All said and done, it is of heightened importance that the government of Ghana pays particular attention to Article 19 of the UN Convention on the Rights of People with Disabilities which sets out steps to ensuring that disabled people are living independently and being included in the wider community.

In all honesty, it is manifestly indefensible for society to ignore disabled people, notwithstanding the fact that one does not become disabled volitionally or chooses to have no eyesight for instance.

In Ghana, if one becomes disabled during his/her later life, the usual belief among society is either the individual might have been cursed for committing a sin or the refusal of the family to observe taboos.

In the past, and even in many communities in Ghana today, if a child is born with a deformity, it is deemed to be as a result of evil spirits, a failure of the family to keep taboos, or some type of witchcraft. In some instances infanticide is performed or the child is ostracised in perpetuity.

The child may also be abandoned at an orphanage or sent to beg on the streets (the usual abode for Ghana's disabled population).

Even though Article 29 (4) of the 1992 Constitution of Ghana stresses: "Disabled persons shall be protected against all exploitations; all regulations and all discriminations; abusive or degrading nature”, the framework has been ineffective.

Besides, the Parliament of Ghana pragmatically enacted the Disability Discrimination Act in 2006, albeit its full implementation is yet to be seen.

But despite the ostensible desperate attempts by policy makers to include disabled people in the nation building, disabled people have remained marginalised to date, and not being somehow accepted as integral and productive members of society.

Unfortunately, when disabled people are shown, the focus is mainly on their impairments. In actual fact, society obtusely views disabled people as “potential problem”, or to put it euphemistically, outcasts.

It is absolutely true that disabled person has substantial long-term adverse effect on his/her ability to carry out day-to-day normal living activities, thus requires help and support in order to make any meaningful contribution in society.

Nevertheless, a Ghanaian disabled does not receive any meaningful help and support within society that will ensure his/her full participation in the nation building.

Ironically, the estimated 10% of Ghana population (disabled population) face total alienation. “No country can afford to turn its back on 10% of its population” (UNESCO/UNICEF, 1997).

It is a fact that disabled people in Ghana have disappointingly been facing exclusions from the nation building for far too long. Suffice it to state that Ghana’s Constitution states: “The recognition that the most secure democracy is the one that assures the basic necessities of life for its people as a fundamental duty”.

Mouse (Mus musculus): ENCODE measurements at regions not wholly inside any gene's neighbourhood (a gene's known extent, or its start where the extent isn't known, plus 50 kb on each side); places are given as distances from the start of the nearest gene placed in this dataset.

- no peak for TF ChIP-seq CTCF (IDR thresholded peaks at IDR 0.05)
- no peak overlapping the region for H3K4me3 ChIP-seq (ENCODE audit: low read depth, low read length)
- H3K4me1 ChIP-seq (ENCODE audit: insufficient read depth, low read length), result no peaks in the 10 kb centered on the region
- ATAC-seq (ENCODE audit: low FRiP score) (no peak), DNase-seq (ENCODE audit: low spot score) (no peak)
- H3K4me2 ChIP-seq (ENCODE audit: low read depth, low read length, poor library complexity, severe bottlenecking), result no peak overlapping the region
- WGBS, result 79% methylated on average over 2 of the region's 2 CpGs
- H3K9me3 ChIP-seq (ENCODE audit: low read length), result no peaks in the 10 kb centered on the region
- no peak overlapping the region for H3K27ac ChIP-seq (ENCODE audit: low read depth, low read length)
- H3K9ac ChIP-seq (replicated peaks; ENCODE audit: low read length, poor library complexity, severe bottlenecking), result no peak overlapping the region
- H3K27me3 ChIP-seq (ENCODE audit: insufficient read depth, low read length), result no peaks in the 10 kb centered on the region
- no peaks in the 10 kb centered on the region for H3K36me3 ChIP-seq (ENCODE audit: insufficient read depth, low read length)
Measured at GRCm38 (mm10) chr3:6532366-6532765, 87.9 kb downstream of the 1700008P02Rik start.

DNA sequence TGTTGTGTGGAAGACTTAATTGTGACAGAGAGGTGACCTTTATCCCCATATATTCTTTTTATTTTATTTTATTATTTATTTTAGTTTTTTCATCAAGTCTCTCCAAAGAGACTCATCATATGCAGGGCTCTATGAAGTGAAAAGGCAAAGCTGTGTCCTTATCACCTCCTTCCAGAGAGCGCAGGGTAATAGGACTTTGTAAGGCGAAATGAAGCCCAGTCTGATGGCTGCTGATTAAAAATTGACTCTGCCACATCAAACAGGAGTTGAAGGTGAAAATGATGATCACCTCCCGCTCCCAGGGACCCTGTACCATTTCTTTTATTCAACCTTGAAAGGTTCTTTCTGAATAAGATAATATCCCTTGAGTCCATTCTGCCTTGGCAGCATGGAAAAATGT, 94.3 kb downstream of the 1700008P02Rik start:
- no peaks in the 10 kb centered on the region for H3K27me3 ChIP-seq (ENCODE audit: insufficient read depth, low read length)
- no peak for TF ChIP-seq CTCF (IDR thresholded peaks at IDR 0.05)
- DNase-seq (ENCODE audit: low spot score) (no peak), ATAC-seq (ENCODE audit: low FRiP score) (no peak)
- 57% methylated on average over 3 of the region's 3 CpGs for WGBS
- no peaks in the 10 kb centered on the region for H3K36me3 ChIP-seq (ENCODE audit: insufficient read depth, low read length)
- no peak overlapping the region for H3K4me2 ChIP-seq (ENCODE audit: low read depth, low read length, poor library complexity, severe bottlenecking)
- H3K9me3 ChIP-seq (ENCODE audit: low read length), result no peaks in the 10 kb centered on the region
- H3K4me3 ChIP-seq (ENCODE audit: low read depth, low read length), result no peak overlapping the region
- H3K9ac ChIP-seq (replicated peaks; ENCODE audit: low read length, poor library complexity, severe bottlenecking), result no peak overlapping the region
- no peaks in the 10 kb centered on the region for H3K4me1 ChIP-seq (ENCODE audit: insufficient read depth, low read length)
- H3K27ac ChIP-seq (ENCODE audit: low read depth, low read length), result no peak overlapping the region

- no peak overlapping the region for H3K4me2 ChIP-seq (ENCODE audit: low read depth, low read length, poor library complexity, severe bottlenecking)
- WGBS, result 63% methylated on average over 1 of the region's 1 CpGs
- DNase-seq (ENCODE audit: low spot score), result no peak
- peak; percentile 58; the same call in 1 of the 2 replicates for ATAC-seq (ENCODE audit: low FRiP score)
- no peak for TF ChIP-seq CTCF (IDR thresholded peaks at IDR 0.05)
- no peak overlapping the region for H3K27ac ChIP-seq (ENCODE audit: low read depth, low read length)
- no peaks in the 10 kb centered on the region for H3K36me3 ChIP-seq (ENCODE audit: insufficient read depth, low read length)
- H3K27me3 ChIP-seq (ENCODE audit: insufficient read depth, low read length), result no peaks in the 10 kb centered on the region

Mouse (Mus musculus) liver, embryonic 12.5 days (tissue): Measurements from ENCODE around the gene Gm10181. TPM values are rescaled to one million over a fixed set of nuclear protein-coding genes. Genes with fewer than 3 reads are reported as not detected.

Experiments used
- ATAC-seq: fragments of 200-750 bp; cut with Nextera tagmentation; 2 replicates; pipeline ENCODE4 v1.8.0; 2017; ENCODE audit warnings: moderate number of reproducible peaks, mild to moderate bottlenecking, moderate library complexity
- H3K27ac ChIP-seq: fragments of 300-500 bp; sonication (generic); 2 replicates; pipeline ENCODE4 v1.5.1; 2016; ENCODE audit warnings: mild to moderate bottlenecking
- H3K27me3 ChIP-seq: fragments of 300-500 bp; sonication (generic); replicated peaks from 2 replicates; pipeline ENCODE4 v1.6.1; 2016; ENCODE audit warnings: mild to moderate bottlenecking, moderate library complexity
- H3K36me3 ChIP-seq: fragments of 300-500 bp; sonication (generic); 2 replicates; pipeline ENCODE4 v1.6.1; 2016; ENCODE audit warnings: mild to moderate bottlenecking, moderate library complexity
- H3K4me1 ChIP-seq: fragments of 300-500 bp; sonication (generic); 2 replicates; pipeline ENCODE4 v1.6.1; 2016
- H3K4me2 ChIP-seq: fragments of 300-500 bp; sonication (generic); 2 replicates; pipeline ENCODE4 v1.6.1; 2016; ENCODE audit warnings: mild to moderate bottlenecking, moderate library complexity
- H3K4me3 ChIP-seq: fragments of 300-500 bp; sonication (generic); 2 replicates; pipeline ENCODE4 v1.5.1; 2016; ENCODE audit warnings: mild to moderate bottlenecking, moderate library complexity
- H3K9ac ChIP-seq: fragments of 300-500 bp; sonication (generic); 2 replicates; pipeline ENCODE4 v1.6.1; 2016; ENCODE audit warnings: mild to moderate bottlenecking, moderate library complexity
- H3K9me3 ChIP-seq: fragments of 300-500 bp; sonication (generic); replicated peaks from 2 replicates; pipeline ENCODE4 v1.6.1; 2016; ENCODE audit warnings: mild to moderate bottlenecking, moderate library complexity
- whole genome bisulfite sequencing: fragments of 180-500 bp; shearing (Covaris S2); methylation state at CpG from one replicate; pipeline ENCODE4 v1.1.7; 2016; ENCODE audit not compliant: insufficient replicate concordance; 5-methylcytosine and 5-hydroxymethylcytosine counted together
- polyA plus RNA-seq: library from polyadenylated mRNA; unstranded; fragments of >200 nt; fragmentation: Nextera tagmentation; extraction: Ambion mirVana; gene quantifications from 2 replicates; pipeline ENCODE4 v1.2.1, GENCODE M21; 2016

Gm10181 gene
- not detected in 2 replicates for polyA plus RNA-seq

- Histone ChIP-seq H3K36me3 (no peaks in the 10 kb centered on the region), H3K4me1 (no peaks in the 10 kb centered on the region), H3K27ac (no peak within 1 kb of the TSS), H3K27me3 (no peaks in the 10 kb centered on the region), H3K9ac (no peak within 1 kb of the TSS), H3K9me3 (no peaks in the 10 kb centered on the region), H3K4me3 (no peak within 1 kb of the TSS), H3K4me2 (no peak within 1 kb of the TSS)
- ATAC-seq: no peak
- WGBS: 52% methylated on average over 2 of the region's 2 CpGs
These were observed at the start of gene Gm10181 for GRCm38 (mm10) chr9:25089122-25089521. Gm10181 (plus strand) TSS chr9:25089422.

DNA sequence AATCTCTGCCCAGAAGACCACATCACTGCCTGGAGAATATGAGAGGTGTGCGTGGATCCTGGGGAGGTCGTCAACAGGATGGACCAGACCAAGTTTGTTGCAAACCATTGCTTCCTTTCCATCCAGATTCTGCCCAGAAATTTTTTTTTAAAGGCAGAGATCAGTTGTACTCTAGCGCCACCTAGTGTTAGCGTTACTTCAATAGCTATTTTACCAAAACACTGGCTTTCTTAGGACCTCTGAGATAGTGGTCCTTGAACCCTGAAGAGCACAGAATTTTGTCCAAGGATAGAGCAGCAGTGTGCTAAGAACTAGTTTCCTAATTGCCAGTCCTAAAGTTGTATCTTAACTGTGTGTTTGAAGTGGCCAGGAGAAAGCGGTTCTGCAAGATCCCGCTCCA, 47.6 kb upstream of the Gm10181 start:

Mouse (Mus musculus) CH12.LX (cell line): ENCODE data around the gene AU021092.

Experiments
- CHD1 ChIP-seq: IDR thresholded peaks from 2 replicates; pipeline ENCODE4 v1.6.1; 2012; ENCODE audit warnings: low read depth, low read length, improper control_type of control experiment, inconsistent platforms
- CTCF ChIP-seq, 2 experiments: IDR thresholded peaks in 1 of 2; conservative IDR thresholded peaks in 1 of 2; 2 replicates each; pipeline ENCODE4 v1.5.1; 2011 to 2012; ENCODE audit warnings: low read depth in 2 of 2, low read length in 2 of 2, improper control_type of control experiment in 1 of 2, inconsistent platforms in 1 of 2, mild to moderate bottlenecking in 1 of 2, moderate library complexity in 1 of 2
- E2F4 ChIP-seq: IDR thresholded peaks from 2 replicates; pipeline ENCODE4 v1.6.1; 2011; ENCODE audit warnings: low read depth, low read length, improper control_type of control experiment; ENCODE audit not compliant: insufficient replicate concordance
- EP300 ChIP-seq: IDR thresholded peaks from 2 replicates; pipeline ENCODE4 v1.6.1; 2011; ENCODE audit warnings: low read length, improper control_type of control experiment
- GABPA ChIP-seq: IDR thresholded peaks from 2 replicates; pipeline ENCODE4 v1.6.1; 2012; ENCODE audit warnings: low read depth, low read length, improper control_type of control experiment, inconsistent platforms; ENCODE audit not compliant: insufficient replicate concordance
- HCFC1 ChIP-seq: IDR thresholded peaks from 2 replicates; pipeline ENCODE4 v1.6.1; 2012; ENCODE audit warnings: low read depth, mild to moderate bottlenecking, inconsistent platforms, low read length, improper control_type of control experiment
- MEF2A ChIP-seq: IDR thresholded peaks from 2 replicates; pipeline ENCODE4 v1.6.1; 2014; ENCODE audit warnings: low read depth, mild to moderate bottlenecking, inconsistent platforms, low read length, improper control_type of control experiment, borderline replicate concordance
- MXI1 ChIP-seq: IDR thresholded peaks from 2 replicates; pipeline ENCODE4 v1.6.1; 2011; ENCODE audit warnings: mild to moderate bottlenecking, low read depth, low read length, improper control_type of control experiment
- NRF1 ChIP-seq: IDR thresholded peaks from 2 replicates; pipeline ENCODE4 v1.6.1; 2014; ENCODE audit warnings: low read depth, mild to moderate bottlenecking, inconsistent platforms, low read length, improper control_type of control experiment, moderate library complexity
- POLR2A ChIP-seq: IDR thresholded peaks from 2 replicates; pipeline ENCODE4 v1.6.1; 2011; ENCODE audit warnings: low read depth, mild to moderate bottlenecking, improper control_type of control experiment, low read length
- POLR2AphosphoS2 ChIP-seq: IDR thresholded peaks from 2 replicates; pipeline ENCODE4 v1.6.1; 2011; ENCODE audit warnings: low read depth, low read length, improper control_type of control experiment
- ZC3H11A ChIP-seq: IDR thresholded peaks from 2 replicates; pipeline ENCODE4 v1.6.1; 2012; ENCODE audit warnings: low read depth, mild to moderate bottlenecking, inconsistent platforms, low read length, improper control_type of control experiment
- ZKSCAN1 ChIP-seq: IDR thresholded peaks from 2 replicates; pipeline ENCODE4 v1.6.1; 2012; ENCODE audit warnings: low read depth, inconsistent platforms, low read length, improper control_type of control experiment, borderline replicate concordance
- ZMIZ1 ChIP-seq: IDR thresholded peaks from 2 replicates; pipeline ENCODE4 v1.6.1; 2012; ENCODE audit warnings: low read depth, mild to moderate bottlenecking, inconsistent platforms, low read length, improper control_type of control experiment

The Constitution however states: “Steps will be taken to ensure the protection and promotion of all other basic human rights and freedoms, including the rights of the disabled, the aged, children and other vulnerable groups in development processes”.

Nevertheless, the successive governments have failed woefully to provide meaningful help and support to disabled people in Ghana.

I think it is about time Ghana government emulated the altruistic and pragmatic attitudes of people like former president of Mexico, Vincente Fox.

It would be recalled that during general debate of the fifty-sixth session of the General Assembly (UN 2001), President Vincente Fox called upon the international community to combat poverty and social exclusion.

He stated: “Societies should involve all citizens as stakeholders and that a just world must be inclusive of all groups”.

For that reason Mexico proposed establishment of a "Special Committee" to study the elaboration of an international convention on promoting the rights of persons with disabilities. Their findings resulted in the United Nations Convention for the rights of persons with disabilities.

Verily, disability does not mean inability, for, if, disabled are given the opportunity, most disabled people can contribute meaningfully to society.

Someone may not have a full-functioned brain; a leg to walk; an eye to see; a hand to lift objects, nonetheless, might still have something to contribute to society.

In that regard, does it make sense to exclude them from the nation building?

The answer to the preceding question is no, in my opinion, because most disabled people have subtle mind or individual consciousness, and can equally contribute to the nation building with meaningful help and support.

In sum, going forward, the government of Ghana must adhere to the UN Convention on the Rights of People with Disabilities, and in particular, Article 19, by ensuring that disabled people are living independently and being included in the community.

References:

www.who.int/topics/disabilities/en/ -

www.who.int/icidh/ - Trends in health conditions associated with disability: whqlibdoc.who.int/publications/2011/9789240685215_eng.pdf

www.who.int/entity/mediacentre/factsheets/fs352/en/index.html

UN (2008) The Convention on the Rights of People with Disabilities